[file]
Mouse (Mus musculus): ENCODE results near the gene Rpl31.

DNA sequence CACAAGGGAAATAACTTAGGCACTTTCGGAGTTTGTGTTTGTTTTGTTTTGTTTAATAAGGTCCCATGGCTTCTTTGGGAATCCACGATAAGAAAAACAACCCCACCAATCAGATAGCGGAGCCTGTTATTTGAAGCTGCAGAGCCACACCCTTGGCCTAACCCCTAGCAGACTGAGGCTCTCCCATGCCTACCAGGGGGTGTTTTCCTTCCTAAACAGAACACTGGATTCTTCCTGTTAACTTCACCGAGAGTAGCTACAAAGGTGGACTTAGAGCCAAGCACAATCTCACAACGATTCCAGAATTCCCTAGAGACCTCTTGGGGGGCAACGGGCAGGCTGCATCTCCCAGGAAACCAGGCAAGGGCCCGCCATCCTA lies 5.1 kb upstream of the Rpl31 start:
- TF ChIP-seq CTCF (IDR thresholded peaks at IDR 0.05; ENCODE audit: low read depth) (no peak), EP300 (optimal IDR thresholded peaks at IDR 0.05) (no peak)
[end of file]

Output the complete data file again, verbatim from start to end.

Mouse (Mus musculus): ENCODE results near the gene Rpl31.

DNA sequence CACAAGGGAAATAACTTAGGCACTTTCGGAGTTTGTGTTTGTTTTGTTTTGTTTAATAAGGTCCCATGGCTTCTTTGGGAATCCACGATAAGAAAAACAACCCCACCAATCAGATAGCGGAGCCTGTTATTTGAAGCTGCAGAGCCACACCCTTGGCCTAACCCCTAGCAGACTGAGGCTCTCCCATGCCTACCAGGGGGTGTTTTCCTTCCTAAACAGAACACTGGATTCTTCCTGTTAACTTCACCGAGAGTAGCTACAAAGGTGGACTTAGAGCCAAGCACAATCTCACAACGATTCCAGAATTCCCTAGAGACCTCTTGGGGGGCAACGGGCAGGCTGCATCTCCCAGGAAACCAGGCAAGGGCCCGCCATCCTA lies 5.1 kb upstream of the Rpl31 start:
- TF ChIP-seq CTCF (IDR thresholded peaks at IDR 0.05; ENCODE audit: low read depth) (no peak), EP300 (optimal IDR thresholded peaks at IDR 0.05) (no peak)